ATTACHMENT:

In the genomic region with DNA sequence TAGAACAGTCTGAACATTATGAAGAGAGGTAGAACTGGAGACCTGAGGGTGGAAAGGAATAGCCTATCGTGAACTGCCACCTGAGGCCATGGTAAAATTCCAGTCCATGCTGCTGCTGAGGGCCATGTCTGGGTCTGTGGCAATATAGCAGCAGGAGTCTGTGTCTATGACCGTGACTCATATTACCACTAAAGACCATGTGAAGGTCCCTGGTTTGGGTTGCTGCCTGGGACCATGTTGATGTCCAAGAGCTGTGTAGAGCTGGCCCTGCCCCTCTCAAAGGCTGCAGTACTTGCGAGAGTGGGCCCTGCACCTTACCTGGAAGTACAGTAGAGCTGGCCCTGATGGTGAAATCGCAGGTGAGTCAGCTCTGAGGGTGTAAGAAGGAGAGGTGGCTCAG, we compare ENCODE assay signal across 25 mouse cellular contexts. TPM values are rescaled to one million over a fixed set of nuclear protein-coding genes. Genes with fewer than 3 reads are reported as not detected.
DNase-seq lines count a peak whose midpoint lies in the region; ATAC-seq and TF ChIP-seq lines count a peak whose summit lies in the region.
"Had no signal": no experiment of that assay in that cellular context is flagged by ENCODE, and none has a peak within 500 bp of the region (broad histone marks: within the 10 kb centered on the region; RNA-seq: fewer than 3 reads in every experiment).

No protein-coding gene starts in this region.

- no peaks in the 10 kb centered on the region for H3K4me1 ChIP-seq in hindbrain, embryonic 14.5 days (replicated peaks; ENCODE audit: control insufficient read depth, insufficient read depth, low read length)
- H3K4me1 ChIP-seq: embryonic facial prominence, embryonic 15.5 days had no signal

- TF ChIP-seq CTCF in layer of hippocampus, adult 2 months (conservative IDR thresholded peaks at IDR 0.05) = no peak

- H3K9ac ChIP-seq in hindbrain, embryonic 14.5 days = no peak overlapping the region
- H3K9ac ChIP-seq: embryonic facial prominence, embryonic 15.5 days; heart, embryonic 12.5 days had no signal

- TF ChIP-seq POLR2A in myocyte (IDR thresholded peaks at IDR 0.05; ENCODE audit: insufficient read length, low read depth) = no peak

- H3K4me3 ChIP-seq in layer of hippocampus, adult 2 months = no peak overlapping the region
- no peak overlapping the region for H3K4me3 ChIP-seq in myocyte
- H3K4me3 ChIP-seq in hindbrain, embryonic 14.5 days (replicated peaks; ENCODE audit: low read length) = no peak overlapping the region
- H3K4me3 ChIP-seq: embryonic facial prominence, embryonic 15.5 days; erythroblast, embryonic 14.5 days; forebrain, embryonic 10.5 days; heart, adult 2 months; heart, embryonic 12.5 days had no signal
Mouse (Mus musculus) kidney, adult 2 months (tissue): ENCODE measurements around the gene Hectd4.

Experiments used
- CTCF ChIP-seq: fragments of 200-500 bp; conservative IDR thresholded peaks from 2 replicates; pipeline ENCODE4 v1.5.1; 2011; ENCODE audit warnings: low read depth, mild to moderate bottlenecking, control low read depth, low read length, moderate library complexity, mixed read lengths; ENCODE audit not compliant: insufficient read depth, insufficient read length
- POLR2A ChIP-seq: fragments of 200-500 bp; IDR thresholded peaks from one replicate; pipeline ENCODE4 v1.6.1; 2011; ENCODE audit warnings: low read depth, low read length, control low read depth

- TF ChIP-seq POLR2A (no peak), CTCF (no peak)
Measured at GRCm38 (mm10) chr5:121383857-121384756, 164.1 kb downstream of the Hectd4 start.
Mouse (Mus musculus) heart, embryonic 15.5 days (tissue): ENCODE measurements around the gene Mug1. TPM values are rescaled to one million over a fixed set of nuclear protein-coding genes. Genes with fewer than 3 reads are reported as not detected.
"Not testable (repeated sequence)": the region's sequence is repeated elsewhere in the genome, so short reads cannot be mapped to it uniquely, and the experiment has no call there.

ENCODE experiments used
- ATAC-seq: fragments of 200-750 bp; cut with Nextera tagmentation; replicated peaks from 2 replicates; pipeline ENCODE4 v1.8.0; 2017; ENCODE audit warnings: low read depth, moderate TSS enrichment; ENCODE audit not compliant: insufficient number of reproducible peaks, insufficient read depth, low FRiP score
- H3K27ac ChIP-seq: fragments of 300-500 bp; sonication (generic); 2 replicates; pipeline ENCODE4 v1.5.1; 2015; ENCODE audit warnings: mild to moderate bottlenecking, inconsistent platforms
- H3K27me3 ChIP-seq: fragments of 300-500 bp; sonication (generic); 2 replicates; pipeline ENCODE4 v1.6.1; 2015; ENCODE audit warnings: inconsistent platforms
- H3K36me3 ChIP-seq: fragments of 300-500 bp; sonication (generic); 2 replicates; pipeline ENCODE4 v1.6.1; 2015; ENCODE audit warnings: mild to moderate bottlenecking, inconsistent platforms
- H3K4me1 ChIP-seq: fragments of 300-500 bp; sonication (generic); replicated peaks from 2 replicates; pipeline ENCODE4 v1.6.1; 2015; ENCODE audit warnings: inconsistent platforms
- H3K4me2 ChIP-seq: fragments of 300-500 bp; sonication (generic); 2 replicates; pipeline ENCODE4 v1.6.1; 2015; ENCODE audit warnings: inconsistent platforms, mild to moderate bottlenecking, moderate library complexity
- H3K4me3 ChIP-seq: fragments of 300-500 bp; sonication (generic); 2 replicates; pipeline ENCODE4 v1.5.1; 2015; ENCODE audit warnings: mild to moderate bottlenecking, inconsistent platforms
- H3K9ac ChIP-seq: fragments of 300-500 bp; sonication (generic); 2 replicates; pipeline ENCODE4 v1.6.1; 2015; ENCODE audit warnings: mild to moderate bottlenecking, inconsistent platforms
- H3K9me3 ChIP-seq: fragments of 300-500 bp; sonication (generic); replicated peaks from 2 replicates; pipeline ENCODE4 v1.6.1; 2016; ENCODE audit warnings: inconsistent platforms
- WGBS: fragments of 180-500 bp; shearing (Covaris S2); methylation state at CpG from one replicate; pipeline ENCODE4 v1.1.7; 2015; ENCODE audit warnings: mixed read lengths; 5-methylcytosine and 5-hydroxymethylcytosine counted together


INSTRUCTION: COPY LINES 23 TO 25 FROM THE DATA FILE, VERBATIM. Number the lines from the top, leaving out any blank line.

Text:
ENCODE experiments used
- ATAC-seq: fragments of 200-750 bp; cut with Nextera tagmentation; replicated peaks from 2 replicates; pipeline ENCODE4 v1.8.0; 2017; ENCODE audit warnings: low read depth, moderate TSS enrichment; ENCODE audit not compliant: insufficient number of reproducible peaks, insufficient read depth, low FRiP score
- H3K27ac ChIP-seq: fragments of 300-500 bp; sonication (generic); 2 replicates; pipeline ENCODE4 v1.5.1; 2015; ENCODE audit warnings: mild to moderate bottlenecking, inconsistent platforms